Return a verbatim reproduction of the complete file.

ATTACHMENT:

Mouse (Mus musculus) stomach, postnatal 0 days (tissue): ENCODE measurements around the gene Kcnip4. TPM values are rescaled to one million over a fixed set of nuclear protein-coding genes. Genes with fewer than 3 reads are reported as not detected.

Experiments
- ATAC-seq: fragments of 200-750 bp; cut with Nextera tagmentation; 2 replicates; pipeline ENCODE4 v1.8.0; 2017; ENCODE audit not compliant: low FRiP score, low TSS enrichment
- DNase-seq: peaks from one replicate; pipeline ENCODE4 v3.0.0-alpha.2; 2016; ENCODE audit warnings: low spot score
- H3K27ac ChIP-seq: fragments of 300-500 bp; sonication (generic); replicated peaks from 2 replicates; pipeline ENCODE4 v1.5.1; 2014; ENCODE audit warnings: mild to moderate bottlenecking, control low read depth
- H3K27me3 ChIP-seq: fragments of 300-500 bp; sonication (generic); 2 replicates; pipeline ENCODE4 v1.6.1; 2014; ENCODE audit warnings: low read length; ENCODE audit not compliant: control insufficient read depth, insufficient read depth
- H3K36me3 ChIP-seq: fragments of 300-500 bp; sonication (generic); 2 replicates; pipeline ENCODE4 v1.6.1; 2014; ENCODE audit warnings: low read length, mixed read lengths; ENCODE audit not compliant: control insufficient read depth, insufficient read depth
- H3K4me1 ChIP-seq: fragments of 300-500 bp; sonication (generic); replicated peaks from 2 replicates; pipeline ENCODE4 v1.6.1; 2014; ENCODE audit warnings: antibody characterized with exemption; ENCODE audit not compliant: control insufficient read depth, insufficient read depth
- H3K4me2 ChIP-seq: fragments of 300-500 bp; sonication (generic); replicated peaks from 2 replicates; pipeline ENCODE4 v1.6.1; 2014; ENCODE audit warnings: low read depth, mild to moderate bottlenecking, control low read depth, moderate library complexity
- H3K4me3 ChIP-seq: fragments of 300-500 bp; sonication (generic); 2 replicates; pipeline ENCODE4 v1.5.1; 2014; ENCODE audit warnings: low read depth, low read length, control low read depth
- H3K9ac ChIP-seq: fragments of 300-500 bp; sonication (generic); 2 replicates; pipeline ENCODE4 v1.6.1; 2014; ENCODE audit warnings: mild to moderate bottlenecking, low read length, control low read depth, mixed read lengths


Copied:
Mouse (Mus musculus) stomach, postnatal 0 days (tissue): ENCODE measurements around the gene Kcnip4. TPM values are rescaled to one million over a fixed set of nuclear protein-coding genes. Genes with fewer than 3 reads are reported as not detected.

Experiments
- ATAC-seq: fragments of 200-750 bp; cut with Nextera tagmentation; 2 replicates; pipeline ENCODE4 v1.8.0; 2017; ENCODE audit not compliant: low FRiP score, low TSS enrichment
- DNase-seq: peaks from one replicate; pipeline ENCODE4 v3.0.0-alpha.2; 2016; ENCODE audit warnings: low spot score
- H3K27ac ChIP-seq: fragments of 300-500 bp; sonication (generic); replicated peaks from 2 replicates; pipeline ENCODE4 v1.5.1; 2014; ENCODE audit warnings: mild to moderate bottlenecking, control low read depth
- H3K27me3 ChIP-seq: fragments of 300-500 bp; sonication (generic); 2 replicates; pipeline ENCODE4 v1.6.1; 2014; ENCODE audit warnings: low read length; ENCODE audit not compliant: control insufficient read depth, insufficient read depth
- H3K36me3 ChIP-seq: fragments of 300-500 bp; sonication (generic); 2 replicates; pipeline ENCODE4 v1.6.1; 2014; ENCODE audit warnings: low read length, mixed read lengths; ENCODE audit not compliant: control insufficient read depth, insufficient read depth
- H3K4me1 ChIP-seq: fragments of 300-500 bp; sonication (generic); replicated peaks from 2 replicates; pipeline ENCODE4 v1.6.1; 2014; ENCODE audit warnings: antibody characterized with exemption; ENCODE audit not compliant: control insufficient read depth, insufficient read depth
- H3K4me2 ChIP-seq: fragments of 300-500 bp; sonication (generic); replicated peaks from 2 replicates; pipeline ENCODE4 v1.6.1; 2014; ENCODE audit warnings: low read depth, mild to moderate bottlenecking, control low read depth, moderate library complexity
- H3K4me3 ChIP-seq: fragments of 300-500 bp; sonication (generic); 2 replicates; pipeline ENCODE4 v1.5.1; 2014; ENCODE audit warnings: low read depth, low read length, control low read depth
- H3K9ac ChIP-seq: fragments of 300-500 bp; sonication (generic); 2 replicates; pipeline ENCODE4 v1.6.1; 2014; ENCODE audit warnings: mild to moderate bottlenecking, low read length, control low read depth, mixed read lengths